Fri, Aug 04, 2006 - Page 1 News List

Israeli troops advance deeper into Lebanon

BREATHING ROOM The Jewish state sought to carve out a buffer zone to protect itself from attacks, after Hezbollah fired a record 231 missiles at it on Wednesday

DPA , TEL AVIV AND BEIRUT

An Israeli reservist covers his ears as a mobile artillery unit fires a 155mm shell towards Hezbollah targets in southern Lebanon at a military staging area outside the northern Israeli settlement of Fasuta on Wednesday.

PHOTO: AFP

Israeli forces pushed deeper into south Lebanon yesterday, advancing north and west in an attempt to carve out a 6km to 8km-deep buffer zone free of Hezbollah guerrillas.

Israel also renewed airstrikes on Beirut and elsewhere in Lebanon, killing three members of the same family, and by mid-afternoon Hezbollah had fired 32 missiles at the Jewish state.

The Israeli army said troops had established positions around 11 villages, including Majdel Zoun, which, at about 6km north of the border and 11km south of Tyre, is the deepest Israeli troops have penetrated into Lebanon.

Lebanese security officials said the Israeli infantry and armor were apparently trying to capture three strategic hilltops which would give them a wide view over large parts of the south, from the coastal region of Naqoura inland towards the Hezbollah strongholds of Bint Jbeil, Tebnin and Nabatiyeh.

Lebanese police said the Israeli advance had encountered heavy resistance from Hezbollah guerrillas in recent days, as intense on-and-off clashes with the Iranian-backed group continued.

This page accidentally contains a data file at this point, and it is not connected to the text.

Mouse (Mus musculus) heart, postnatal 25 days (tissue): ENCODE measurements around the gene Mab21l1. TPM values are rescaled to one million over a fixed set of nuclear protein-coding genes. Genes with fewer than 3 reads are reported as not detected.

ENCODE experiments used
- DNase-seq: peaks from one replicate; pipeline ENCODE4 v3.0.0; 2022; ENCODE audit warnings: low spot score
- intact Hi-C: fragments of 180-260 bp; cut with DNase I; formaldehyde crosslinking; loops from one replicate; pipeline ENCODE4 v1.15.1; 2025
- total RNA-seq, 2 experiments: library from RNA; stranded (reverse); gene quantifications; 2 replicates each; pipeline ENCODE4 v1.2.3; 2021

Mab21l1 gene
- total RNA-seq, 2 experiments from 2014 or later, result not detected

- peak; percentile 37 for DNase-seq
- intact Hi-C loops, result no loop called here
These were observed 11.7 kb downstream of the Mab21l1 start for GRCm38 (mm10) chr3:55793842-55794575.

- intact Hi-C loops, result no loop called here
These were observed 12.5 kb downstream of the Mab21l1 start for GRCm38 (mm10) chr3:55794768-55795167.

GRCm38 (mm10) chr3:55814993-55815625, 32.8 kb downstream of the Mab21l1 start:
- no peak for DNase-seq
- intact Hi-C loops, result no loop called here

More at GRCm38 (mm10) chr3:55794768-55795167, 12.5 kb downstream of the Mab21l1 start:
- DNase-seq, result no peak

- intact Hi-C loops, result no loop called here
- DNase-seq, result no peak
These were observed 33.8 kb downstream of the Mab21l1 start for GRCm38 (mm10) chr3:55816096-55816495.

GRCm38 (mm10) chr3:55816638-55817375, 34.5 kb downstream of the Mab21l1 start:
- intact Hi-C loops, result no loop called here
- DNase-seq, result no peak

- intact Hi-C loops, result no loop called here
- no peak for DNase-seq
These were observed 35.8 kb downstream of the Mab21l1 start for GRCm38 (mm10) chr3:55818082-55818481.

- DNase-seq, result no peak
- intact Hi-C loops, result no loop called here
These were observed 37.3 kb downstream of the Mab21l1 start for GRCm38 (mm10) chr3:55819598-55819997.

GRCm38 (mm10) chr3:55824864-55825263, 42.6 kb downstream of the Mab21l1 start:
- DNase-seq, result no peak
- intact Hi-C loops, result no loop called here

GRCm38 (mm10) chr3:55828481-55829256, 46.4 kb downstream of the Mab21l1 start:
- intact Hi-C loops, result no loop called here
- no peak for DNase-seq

Israel sent two more brigades into south Lebanon overnight, to join the five already operating there -- bringing the total number of troops north of the border to about 10,000, Israel Army Radio reported.

The aim of the latest Israeli push is to carve out a "security zone" wider than the 2km-3km buffer Israeli Prime Minister Ehud Olmert spoke of last week, and similar to the self-proclaimed "security zone" which Israel occupied for 18 years in southern Lebanon until its withdrawal in May 2000.

Israel wants to keep control over the zone, and prevent Hezbollah from re-establishing itself there, until the arrival of a multinational force in southern Lebanon, which the UN Security Council hopes to authorize in a special session expected next week.

Major Avi Ortal, an operations officer in one of the brigades operating in southern Lebanon, told Israel Army radio that the aim was to "clean and occupy a very wide strip and move on [from the east and center of the border] in the direction of the coast."

Israel suffered a number of casualties in fierce fighting yesterday, while Hezbollah suffered four fatalities. An army statement said one Israeli soldier and about 35 armed Hezbollah gunmen were killed in heavy fighting in several villages on Wednesday.

In addition to the ground fighting, Israel also attacked from the air, bombing more than 120 targets overnight including southern Beirut, the first attacks on the Lebanese capital since Israel agreed to a partial suspension of aerial raids on Sunday.

Witnesses reported loud explosions echoing throughout Beirut as Israeli jets raided the Beir al-Abed and Haret Hriek neighborhoods in its southern suburbs, considered a Hezbollah hotbed and known as "Hezbollah's security square."

The new air raids came after Hezbollah launched a record number of missiles -- 231 -- at northern Israeli towns and villages on Wednesday.

The army claimed the targets hit overnight included buildings used by Hezbollah as offices and to store weapons as well as areas from which the guerrillas launch rockets into Israel.

Israel also said it had hit six missile launchers and a vehicle it claimed was transporting weapons.

In eastern Lebanon, Israeli jets also destroyed a bridge linking the town of Hermel with the ancient city of Baalbek in eastern Lebanon.

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